Sharp Brains: Brain Fitness and Cognitive Health News

Neuroplasticity, Brain Fitness and Cognitive Health News


Executive Functions, Education and Alzheimer’s Disease

I just read a very inter­est­ing arti­cle in Newsweek: Exec­u­tive Func­tions: The School Skill That May Mat­ter More Than IQ. A few quotes:

- “But recent advances in psy­chol­o­gy and brain sci­ence are now sug­gest­ing that a child’s abil­i­ty to inhib­it dis­tract­ing thoughts and stay focused may be a fun­da­men­tal cog­ni­tive skill, one that plays a big part in aca­d­e­m­ic suc­cess from The Executive Brain by Elkhonon Goldbergpreschool on. Indeed, this and close­ly relat­ed skills may be more impor­tant than tra­di­tion­al IQ in pre­dict­ing a child’s school per­for­mance.”

- “EF (exec­u­tive func­tions) com­pris­es not only effort­ful con­trol and cog­ni­tive focus but also work­ing mem­o­ry and men­tal flex­i­bil­i­ty the abil­i­ty to adjust to change, to think out­side the box.”

- “When the teacher holds up a cir­cle they clap, with a tri­an­gle they hop, and so forth. The kids are taught to talk them­selves through the men­tal exer­cise: “OK, now clap.” “Twirl now.” This has been shown to flex and enhance the brain’s abil­i­ty to switch gears, to sup­press one piece of infor­ma­tion and sub in a new one. It takes dis­ci­pline; it’s the ele­men­tary school equiv­a­lent of say­ing “I real­ly need stop think­ing about next week’s vaca­tion and focus on this report.”

The main points: exec­u­tive func­tions are cru­cial for suc­cess in life, AND they can be trained. I could­n’t agree more with the arti­cle in that cog­ni­tive train­ing should be part of the edu­ca­tion cur­ricu­lum and receive more research dol­lars to deter­mine exact­ly how to best do so.

I read anoth­er very inter­est­ing arti­cle on Alzheimer’s Dis­ease. Which may look like a com­plete­ly dif­fer­ent top­ic than the one above…but please bear with me. Read the rest of this entry »

SmartBrains, Becoming Smarter, and Intelligence

The MIT Tech­nol­o­gy Review September/ Octo­ber edi­tion brings an arti­cle by Daniel Den­nett titled High­er Games: It’s been 10 years since IBM’s Deep Blue beat Gar­ry Kas­parov in chess. A promi­nent philoso­pher asks what the match meant (sub­scrip­tion required), which is cre­at­ing a lot of buzz on the sci­ence blo­gos­phere on whether humans or machines are “smarter”.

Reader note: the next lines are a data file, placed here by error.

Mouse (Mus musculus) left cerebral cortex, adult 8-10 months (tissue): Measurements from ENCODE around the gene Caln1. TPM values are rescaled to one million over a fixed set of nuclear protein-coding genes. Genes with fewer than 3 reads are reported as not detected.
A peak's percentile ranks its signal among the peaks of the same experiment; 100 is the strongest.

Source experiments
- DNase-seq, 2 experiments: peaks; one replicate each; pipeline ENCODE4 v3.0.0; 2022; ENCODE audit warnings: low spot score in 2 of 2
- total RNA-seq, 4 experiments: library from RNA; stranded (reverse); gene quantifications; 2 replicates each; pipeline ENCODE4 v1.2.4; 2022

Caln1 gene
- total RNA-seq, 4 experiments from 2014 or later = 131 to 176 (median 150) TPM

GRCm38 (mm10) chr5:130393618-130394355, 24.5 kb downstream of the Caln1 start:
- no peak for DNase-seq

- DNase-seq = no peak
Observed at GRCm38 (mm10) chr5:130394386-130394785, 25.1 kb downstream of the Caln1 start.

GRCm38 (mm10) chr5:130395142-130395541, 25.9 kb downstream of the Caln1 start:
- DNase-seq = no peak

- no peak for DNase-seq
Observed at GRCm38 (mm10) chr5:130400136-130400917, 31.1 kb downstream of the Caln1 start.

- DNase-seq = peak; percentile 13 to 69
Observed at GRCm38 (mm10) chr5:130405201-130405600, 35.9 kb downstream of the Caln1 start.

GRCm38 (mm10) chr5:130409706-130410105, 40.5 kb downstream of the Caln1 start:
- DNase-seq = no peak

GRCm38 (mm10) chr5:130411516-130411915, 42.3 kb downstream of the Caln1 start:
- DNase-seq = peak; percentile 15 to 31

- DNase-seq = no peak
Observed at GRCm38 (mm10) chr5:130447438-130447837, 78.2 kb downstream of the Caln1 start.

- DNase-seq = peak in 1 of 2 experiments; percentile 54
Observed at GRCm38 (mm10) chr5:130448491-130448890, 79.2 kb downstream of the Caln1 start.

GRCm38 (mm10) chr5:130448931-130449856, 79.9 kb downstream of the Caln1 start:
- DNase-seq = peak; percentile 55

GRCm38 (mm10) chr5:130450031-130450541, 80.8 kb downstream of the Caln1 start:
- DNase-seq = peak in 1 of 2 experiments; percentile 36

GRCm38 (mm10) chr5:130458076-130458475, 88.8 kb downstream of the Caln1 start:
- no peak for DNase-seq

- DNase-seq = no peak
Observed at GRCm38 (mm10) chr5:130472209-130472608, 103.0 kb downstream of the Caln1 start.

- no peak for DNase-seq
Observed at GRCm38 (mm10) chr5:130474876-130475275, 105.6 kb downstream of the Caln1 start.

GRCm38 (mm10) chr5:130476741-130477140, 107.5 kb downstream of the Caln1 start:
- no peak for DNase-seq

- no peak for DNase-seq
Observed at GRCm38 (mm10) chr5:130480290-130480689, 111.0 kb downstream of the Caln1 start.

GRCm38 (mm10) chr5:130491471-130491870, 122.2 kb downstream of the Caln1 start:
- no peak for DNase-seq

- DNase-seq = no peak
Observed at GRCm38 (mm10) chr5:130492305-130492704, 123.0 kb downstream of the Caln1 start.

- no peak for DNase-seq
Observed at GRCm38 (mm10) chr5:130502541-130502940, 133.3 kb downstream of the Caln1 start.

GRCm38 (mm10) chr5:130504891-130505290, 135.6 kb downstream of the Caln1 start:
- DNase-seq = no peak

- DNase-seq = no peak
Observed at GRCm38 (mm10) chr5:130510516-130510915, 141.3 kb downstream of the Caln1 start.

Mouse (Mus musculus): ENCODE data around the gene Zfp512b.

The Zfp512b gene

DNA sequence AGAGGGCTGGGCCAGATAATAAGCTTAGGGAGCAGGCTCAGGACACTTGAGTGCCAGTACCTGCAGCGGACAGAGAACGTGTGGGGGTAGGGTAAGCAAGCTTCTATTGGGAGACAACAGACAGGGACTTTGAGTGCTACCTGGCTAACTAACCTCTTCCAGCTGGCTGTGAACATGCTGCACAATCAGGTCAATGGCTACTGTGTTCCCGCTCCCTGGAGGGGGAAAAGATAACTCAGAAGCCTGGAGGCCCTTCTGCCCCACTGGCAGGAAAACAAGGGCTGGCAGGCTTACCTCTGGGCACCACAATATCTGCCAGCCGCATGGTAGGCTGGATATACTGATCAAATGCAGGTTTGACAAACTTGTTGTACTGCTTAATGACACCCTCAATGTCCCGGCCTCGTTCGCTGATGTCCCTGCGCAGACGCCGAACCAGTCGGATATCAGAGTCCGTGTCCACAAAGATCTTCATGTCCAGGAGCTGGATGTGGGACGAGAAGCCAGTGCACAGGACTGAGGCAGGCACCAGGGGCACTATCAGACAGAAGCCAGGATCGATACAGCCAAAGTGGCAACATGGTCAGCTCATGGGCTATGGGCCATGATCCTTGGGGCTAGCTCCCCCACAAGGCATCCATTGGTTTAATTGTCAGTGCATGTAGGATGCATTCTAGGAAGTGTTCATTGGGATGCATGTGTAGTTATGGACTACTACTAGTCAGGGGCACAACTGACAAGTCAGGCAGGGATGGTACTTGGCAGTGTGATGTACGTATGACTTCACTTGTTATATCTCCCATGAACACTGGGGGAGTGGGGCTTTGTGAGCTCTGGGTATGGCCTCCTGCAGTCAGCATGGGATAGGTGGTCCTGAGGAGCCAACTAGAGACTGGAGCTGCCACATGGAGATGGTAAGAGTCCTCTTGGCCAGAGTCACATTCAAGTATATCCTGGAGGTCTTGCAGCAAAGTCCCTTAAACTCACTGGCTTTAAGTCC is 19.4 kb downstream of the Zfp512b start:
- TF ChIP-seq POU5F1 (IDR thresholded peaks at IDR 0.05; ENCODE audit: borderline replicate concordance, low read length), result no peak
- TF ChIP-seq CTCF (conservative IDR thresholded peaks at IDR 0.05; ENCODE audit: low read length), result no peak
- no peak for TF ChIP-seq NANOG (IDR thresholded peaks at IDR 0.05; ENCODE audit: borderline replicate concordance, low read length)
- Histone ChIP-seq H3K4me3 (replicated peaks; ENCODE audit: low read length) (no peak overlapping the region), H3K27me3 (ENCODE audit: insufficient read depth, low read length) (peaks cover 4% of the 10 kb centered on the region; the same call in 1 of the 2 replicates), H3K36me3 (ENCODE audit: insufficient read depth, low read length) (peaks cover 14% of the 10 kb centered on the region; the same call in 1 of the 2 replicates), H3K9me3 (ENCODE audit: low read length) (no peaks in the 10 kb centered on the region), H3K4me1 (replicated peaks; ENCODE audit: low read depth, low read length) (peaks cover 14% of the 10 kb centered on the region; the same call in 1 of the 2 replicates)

GABA ReceptorAll this begs the ques­tion, what does “being smart” means? “Is it pos­si­ble to improve intel­li­gence and become “smarter” and what does it real­ly mean to be “smarter?” (ques­tion asked by Patri­cia, one of our read­ers).

Today we bring you an answer to those ques­tions pro­vid­ed by David Gamon, author of Build­ing Men­tal Mus­cle: Con­di­tion­ing Exer­cis­es for the Six Intel­li­gence Zones:


As we age, our brains accu­mu­late an ever larg­er col­lec­tion of pat­terns. This gives us a kind of men­tal quick­ness that com­pen­sates for the slow­ing of pro­cess­ing speed. Instead of hav­ing to piece togeth­er the pat­tern bit by bit from scratch by asso­ci­at­ing indi­vid­ual pieces of data, you need only a few pieces of data to make you real­ize that they fit a pat­tern you already know, much the way a few bars of melody are all you need to rec­og­nize an entire song.

The more expe­ri­ence we accu­mu­late, the more of these pat­terns we hold in our brains, and the less effort we have to make to piece togeth­er new pieces of data in new ways. With that comes a dan­ger. We get lazy. It’s a lot eas­i­er to Read the rest of this entry »

Brain Health Newsletter, February Edition, and Brain Awareness Week

We hope you are enjoy­ing the grow­ing cov­er­age of Brain Fit­ness as much as we are. Below you have the Brain Fit­ness Newslet­ter we sent a few days ago-you can sub­scribe to this month­ly email update in the box on the right hand side.

In this post, we will briefly cov­er:

I. Press: see what CBS and Time Mag­a­zine are talk­ing about. Sharp­Brains was intro­duced in the Birm­ing­ham News, Chica­go Tri­bune and in a quick note car­ried by the Amer­i­can Psy­cho­log­i­cal Asso­ci­a­tion news ser­vice.

II. Events: we are out­reach part­ners for the Learn­ing & the Brain con­fer­ence, which will gath­er neu­ro­sci­en­tists and edu­ca­tors, and for the Dana Foundation’s Brain Aware­ness Week.

III. Pro­gram Reviews: The Wall Street Jour­nal reviewed six dif­fer­ent pro­grams for brain exer­cise and aging, and the one we offer is one of the two win­ners. A col­lege-lev­el coun­sel­ing cen­ter starts offer­ing our stress man­age­ment one. And we inter­view a Notre Dame sci­en­tist who has con­duct­ed a repli­ca­tion study for the work­ing mem­o­ry train­ing pro­gram for kids with ADD/ ADHD.